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From protection to non‐protection: a mixed methods study investigating movement, posture and recovery from disabling low back pain

Review written by Dr Sarah Haag info

Key Points

  1. Helping people with low back pain move towards being less protective may be an effective way to address low back pain.
  2. Reconceptualizing movement and posture from threatening to therapeutic, may improve outcomes for people experiencing chronic low back pain.


Low back pain (LBP) is the most disabling health condition globally. Improved posture and proper body mechanics are often recommended to address LBP. However, the impact of LBP has not diminished with the application of “improved posture and body mechanics”.

This study aimed to understand how people with persistent, disabling LBP conceptualize relationships between movement, posture, psychological factors, and activity limitation and how this conceptualization changes following an individualized, multi-dimensional intervention.

Correcting posture and body mechanics has not resulted in a dramatic decrease in low back pain.
Introducing the concepts of conscious and nonconscious non-protection into common clinical practice may positively impact outcomes for people with low back pain.


  • A pre-post triangulation convergent mixed methods design was used to incorporate both qualitative and quantitative approaches in the context of an existing replicated single-case design study.

  • 12 participants with chronic LBP completed a five-week baseline phase, a 12-week Cognitive Functional Therapy (CFT) intervention, and a five-week follow-up phase.

  • Interviews were conducted with each participant, exploring how participants felt regarding certain movements and postures. The interviews were then analyzed via reflexive thematic analysis by the researchers.

  • All participants completed a Qualtrics survey collecting a Numeric Rating Scale (NRS) for pain, pain interference, and pain bothersomeness, as well as others not reported here.


  • All 12 participants completed the study. All participants reported significant interactions with the healthcare system and various healthcare providers.

  • 7 out of 12 participants reported comorbidities such as atherosclerosis, anxiety, depression, or migraines. An overarching theme of protection (conscious or non-conscious) was identified in all participants.

  • Following the 12-week intervention of CFT, most of the participants reported that they no longer believed their pain was due to damaged structures. There was also a shift in emotions from fear, worry, and frustration to happiness, hope, and confidence (see figure below).



  • The study design did not allow for any causal inferences about mechanisms or mediators of outcomes.

  • The participants in this study were limited to 12 people with BMIs less than 30, which may not allow the findings to be applied to all people presenting with LBP.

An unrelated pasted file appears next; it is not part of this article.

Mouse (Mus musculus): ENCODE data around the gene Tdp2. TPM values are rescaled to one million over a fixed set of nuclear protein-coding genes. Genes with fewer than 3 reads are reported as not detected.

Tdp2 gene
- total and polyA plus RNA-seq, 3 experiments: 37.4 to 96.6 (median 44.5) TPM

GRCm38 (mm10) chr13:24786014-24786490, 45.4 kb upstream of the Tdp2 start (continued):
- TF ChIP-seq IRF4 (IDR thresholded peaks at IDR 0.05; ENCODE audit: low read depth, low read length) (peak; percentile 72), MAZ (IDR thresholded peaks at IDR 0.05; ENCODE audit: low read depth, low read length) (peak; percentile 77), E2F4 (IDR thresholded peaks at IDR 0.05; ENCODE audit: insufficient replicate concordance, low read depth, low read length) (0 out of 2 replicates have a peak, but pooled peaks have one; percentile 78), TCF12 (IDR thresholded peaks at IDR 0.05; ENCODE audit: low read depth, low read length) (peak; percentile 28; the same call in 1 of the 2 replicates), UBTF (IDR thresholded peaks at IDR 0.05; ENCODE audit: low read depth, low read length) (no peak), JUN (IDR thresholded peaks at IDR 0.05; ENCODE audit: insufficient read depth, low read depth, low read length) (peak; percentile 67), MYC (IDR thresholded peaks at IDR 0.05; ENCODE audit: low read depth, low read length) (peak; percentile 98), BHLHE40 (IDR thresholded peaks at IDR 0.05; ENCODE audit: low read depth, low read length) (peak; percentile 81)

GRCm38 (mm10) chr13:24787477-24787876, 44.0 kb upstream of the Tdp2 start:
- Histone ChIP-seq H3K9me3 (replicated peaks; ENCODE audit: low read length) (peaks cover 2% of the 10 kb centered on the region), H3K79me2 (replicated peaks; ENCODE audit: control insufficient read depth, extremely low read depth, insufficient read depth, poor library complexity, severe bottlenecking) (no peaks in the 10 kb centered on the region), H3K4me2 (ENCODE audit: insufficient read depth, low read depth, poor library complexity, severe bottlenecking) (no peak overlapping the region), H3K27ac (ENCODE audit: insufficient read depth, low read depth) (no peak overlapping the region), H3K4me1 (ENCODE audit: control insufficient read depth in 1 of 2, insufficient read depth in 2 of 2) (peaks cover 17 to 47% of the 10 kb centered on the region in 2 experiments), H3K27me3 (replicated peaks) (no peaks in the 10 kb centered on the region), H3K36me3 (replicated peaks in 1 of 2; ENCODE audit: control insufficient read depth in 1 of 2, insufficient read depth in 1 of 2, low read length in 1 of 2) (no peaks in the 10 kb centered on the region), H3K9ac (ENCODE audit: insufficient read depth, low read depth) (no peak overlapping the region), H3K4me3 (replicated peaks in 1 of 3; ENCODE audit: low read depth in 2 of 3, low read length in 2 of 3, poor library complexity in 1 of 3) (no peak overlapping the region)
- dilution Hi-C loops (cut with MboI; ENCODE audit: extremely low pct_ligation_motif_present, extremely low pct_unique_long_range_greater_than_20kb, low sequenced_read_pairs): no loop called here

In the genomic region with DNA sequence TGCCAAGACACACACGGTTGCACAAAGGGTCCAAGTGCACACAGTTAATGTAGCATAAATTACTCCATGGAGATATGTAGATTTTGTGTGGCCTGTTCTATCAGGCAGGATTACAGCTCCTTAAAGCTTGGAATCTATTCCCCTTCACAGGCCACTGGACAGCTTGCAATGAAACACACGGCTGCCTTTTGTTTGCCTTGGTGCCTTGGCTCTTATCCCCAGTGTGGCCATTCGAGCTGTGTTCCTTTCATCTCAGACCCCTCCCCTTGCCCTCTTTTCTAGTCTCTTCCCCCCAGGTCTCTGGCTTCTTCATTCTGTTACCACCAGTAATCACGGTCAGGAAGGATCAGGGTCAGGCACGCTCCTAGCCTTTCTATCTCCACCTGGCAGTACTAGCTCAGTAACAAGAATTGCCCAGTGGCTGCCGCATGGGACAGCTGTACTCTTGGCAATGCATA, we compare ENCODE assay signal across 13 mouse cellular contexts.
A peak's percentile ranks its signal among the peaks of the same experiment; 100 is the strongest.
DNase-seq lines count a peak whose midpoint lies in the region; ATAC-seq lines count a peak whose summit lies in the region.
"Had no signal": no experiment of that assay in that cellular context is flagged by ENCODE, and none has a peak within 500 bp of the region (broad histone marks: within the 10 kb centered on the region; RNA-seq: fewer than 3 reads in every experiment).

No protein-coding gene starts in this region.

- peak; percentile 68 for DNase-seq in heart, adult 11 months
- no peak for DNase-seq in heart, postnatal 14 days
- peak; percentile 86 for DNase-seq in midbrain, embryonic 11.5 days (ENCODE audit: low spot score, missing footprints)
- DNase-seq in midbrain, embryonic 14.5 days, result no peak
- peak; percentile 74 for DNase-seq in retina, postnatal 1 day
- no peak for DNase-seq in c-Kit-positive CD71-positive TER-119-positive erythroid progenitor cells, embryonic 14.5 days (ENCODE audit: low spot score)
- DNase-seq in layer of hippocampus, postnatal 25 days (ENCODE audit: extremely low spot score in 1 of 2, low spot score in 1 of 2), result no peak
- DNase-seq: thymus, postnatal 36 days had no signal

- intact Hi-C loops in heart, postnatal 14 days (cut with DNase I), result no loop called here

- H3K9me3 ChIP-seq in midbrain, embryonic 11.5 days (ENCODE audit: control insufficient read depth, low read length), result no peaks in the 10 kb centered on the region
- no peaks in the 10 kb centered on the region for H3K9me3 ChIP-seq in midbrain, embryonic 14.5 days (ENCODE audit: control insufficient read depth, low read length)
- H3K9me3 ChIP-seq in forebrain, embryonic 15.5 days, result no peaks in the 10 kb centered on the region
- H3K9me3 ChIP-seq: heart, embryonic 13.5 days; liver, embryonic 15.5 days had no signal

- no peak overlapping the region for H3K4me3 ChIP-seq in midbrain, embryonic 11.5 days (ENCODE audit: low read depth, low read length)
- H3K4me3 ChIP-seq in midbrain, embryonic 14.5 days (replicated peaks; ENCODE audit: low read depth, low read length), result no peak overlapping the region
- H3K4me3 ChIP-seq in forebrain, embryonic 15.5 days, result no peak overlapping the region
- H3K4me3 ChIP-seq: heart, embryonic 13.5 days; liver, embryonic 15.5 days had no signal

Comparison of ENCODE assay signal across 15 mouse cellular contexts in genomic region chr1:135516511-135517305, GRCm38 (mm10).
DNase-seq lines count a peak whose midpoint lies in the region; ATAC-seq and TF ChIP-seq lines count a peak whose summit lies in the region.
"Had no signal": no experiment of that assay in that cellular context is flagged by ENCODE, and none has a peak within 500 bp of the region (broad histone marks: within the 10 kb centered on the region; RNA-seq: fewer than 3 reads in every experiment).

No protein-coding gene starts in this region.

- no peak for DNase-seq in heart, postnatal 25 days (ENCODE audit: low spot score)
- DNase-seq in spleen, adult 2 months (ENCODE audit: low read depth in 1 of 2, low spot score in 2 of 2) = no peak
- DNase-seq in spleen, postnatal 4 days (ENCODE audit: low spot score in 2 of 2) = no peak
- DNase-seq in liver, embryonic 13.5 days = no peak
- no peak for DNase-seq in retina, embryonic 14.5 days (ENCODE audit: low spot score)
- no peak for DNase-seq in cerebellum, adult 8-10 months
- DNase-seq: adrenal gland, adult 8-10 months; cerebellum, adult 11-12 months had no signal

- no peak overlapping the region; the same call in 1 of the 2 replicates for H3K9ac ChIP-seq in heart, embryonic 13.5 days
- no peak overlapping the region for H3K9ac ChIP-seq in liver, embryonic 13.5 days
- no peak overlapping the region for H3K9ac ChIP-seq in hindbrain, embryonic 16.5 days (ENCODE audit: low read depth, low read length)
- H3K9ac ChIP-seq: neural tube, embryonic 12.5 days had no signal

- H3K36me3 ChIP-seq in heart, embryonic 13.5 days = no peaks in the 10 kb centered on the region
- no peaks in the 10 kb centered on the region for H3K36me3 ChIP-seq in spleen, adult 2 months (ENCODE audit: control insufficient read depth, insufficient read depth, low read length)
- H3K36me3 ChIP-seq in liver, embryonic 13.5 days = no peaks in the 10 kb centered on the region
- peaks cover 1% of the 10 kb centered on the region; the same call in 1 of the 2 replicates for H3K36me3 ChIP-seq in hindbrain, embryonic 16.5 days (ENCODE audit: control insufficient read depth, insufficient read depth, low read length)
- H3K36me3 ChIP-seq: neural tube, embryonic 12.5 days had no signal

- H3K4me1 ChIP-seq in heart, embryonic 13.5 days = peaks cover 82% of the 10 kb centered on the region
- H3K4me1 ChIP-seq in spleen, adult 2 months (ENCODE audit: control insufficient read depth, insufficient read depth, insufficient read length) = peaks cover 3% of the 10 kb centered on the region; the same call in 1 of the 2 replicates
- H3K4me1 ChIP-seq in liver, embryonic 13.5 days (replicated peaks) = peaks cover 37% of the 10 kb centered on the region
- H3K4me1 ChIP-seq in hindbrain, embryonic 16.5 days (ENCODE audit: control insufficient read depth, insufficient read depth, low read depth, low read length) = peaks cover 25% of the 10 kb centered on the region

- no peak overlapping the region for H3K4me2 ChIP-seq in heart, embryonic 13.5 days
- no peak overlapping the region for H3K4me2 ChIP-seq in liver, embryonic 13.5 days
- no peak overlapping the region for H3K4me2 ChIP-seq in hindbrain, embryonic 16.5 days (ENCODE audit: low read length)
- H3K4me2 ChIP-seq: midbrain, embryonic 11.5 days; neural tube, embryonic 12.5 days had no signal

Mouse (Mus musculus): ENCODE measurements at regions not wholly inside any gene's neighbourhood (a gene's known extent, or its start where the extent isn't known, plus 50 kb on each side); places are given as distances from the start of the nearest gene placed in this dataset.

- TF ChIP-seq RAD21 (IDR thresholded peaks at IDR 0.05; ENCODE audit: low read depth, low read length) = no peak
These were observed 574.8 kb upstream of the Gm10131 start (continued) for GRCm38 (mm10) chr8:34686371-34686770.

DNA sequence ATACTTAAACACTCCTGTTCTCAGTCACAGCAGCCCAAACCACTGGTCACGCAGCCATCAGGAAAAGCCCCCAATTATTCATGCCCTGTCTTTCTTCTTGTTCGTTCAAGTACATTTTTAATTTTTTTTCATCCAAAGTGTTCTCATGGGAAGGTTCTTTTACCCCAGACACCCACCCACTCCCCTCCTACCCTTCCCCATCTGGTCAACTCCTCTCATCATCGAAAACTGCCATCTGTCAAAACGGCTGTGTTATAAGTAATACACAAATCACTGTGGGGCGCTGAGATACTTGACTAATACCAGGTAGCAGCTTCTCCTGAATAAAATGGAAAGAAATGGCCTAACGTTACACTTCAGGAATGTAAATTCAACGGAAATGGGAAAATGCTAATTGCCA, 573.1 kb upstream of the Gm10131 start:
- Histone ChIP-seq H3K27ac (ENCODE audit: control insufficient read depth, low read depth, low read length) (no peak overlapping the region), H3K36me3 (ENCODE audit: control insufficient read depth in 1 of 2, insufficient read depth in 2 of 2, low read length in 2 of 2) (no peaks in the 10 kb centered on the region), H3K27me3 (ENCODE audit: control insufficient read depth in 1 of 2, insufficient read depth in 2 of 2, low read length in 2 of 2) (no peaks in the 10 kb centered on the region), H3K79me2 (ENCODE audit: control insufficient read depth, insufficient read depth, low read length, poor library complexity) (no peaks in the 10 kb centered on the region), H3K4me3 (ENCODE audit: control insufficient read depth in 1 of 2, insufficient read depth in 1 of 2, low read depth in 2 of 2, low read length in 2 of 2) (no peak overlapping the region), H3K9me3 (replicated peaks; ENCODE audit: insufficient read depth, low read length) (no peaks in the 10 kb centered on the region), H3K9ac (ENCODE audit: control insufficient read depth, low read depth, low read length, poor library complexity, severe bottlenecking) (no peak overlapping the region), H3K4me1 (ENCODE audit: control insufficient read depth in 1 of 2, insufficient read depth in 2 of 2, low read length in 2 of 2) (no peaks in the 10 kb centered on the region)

Despite extensive resources dedicated to treating LBP, disability levels continue to rise (2). Inaccurate beliefs about LBP, posture, and activity are present in society and are often reinforced by well-meaning healthcare practitioners. Posture assessment and recommendations to use “proper” posture to treat or prevent LBP have been used for years in and continue to be taught today. These beliefs continue to be held despite no causal relationship being found between posture and LBP (3). This is supported by a review of clinical practice guidelines where only 3 out of 15 guidelines reviewed mention posture assessment (4).

This study identified that there are levels of conscious and nonconscious protection that are present when people are experiencing more pain or disability. Advice from healthcare providers, such as “be careful” or messages that suggest damage or pathology, may contribute to increased conscious and nonconscious protection. One of the most telling quotes from the study was “doing everything the opposite to the way that you’re told to do it… feels better… way better”. Introducing the concepts of conscious and nonconscious non-protection into common clinical practice may positively impact outcomes for people with LBP.


Wernli K, Smith A, Coll F, Campbell A, Kent P, O’Sullivan P (2022) From protection to non‐protection: A mixed methods study investigating movement, posture and recovery from disabling low back pain. European Journal of Pain, 26(10), 2097–2119.


  1. Wernli, K, O’Sullivan, P, Smith, A, Campbell, A & Kent, P 2020, ‘Movement, posture and low back pain. How do they relate? A replicated single‐case design in 12 people with persistent, disabling low back pain’, European Journal of Pain.
  2. Dieleman, JL, Cao, J, Chapin, A, Chen, C, Li, Z, Liu, A, Horst, C, Kaldjian, A, Matyasz, T, Scott, KW, Bui, AL, Campbell, M, Duber, HC, Dunn, AC, Flaxman, AD, Fitzmaurice, C, Naghavi, M, Sadat, N, Shieh, P & Squires, E 2020, ‘US Health Care Spending by Payer and Health Condition, 1996-2016’, JAMA, vol. 323, no. 9, p. 863.
  3. Swain, CTV, Pan, F, Owen, PJ, Schmidt, H & Belavy, DL 2019, ‘No consensus on causality of spine postures or physical exposure and low back pain: A systematic review of systematic reviews’, Journal of Biomechanics, p. 109312.
  4. Oliveira, CB, Maher, CG, Pinto, RZ, Traeger, AC, Lin, C-WC, Chenot, J-F, van Tulder, M & Koes, BW 2018, ‘Clinical practice guidelines for the management of non-specific low back pain in primary care: an updated overview’, European Spine Journal, vol. 27, no. 11, pp. 2791–2803.
From protection to non‐protection:… By Dr Sarah Haag